Cary Moon supports a ‘right to shelter’ for the homeless. What does that mean for Seattle?

The mayoral candidate endorsed an approach, most famously used in New York City, that virtually guarantees shelter on demand. That could require adding tens of millions of dollars to the emergency shelter system.

Seattle mayoral candidate Cary Moon has endorsed a significant and potentially hugely expensive change in the city’s approach to sheltering the homeless, backing what’s known as a “right to shelter.”

Asked at a mayoral debate Tuesday if the city should adopt “an ordinance that guarantees people a right to shelter,” Moon appeared unsure, then answered firmly yes. “We sort of have this system where we provide housing as it becomes available instead of housing as a right.”

Moon’s response surprised some homeless advocates because it endorses an approach, most famously used in New York City, that virtually guarantees shelter on demand. Taken to a logical end, a Seattle “right to shelter” could require adding tens of millions of dollars to the emergency shelter system at a time when Seattle and King County embrace strategies to divert more people from shelter and into stable housing.

As the city’s homelessness crisis has emerged as a top issue in the Seattle mayor’s race, both Moon, a planner and activist, and her opponent Jenny Durkan, the former U.S. Attorney in Seattle, talk of affordable housing as a “right,” but only Moon endorsed a right to shelter.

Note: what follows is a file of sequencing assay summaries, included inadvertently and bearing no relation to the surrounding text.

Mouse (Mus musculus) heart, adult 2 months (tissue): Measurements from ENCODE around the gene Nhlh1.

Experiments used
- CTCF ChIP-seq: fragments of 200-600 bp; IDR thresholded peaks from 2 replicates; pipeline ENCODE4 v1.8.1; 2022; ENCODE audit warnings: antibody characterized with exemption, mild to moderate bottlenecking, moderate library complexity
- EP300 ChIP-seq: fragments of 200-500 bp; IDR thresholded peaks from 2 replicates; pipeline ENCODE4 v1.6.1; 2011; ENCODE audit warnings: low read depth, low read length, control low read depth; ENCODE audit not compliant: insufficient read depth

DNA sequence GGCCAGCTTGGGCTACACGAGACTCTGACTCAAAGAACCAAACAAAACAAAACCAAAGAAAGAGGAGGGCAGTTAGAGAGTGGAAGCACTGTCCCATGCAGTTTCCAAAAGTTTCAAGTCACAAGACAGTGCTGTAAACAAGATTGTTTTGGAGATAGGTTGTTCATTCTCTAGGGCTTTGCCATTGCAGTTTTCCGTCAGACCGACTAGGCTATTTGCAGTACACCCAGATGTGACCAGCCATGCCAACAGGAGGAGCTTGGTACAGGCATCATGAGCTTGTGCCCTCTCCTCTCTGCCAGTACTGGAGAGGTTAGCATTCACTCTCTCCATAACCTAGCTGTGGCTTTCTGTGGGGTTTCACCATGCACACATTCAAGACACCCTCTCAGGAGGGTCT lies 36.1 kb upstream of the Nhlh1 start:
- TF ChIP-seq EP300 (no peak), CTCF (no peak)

2017 Seattle mayoral race

Moon stands by her endorsement, said her campaign consultant, Heather Weiner, and supports looking “at other cities for what works best.” Moon has not identified a specific tax source to pay for it, but supports a variety of new taxes, including a city capital gains tax and a tax on vacant properties.

Durkan has proposed 700 new shelter beds citywide, distributed equally among neighborhoods. But she rejected a “right to shelter” law.

The effect would be “diverting millions of dollars in scarce resources to warehousing people experiencing homelessness in sometimes degrading shelters rather than providing people the housing they need to permanently exit homelessness,” Durkan said in a statement. “It is inevitable that such an ordinance would cause lawsuits and ligation, which would also divert additional funding and resources.”

Here’s what a Seattle right to shelter law could potentially mean.

January’s annual Point In Time Count tallied more than 3,800 “unsheltered” people…

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